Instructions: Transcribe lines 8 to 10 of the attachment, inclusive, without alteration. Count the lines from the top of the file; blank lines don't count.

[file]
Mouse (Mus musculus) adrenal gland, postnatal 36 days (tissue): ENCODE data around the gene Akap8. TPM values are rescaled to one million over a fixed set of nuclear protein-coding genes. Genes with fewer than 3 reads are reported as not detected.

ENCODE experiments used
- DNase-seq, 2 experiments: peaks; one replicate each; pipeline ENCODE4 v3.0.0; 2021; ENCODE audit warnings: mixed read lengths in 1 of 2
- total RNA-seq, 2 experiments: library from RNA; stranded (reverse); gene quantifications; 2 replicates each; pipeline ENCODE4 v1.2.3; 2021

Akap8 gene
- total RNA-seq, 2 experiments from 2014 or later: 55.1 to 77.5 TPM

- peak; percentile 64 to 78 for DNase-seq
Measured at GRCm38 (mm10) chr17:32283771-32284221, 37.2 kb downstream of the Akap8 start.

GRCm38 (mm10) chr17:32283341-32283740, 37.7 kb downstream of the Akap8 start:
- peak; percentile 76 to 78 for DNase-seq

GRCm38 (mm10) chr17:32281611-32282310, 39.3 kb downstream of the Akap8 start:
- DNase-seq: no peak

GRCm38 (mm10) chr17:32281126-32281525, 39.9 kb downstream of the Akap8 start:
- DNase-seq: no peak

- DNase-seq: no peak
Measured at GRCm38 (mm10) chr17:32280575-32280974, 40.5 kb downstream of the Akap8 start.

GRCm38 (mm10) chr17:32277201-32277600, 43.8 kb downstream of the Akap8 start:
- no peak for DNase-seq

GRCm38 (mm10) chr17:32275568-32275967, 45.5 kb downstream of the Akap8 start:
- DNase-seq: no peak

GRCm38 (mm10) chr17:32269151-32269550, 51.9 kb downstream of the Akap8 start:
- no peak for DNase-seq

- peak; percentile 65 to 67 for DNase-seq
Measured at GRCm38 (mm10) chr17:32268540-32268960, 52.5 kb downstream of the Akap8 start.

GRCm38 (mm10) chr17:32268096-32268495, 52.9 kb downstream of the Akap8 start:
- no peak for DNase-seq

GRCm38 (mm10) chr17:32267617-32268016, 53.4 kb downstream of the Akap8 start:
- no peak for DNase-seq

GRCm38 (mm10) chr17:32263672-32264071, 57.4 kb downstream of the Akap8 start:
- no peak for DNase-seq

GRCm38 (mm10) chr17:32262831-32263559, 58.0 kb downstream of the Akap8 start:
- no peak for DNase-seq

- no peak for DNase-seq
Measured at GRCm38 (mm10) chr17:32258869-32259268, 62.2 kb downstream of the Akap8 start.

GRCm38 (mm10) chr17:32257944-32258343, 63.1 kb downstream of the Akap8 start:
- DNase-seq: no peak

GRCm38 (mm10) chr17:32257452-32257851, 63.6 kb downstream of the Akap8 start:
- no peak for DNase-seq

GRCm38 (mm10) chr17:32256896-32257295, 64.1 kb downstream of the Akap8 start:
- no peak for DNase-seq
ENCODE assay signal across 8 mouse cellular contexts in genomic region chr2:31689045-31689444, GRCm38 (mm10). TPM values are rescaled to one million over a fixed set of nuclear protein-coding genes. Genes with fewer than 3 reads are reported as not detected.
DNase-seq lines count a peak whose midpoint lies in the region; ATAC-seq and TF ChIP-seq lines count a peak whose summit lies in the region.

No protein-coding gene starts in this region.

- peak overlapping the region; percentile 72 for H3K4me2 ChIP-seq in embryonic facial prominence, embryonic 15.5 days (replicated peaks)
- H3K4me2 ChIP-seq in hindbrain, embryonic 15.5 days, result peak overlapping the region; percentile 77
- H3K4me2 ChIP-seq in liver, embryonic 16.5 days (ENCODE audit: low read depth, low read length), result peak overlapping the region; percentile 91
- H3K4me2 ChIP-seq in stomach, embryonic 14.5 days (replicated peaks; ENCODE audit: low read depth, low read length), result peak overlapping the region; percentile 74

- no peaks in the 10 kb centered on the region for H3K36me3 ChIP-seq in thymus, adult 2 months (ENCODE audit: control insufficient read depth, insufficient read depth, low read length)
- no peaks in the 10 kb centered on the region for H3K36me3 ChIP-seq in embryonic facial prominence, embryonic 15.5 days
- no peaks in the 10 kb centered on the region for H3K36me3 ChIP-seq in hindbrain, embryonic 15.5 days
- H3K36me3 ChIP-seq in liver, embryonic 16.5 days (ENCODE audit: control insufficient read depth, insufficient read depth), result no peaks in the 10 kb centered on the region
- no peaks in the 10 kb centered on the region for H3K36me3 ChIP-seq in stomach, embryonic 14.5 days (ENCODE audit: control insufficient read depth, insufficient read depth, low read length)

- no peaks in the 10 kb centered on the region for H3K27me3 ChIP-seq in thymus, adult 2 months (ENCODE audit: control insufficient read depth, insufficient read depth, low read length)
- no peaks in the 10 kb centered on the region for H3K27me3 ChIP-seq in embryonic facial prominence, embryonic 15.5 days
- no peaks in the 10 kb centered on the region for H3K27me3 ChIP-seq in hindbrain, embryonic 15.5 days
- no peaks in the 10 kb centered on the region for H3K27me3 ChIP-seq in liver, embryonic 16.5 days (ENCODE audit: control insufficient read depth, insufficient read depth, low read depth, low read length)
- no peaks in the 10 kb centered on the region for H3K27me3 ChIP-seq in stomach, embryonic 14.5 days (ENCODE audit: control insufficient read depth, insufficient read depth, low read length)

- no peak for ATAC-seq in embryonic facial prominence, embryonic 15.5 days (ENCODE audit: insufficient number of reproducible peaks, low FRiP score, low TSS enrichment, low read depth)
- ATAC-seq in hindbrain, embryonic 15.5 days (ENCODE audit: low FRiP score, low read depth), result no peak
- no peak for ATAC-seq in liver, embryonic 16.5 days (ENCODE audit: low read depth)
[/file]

Measured at GRCm38 (mm10) chr17:32283771-32284221, 37.2 kb downstream of the Akap8 start.

GRCm38 (mm10) chr17:32283341-32283740, 37.7 kb downstream of the Akap8 start:
- peak; percentile 76 to 78 for DNase-seq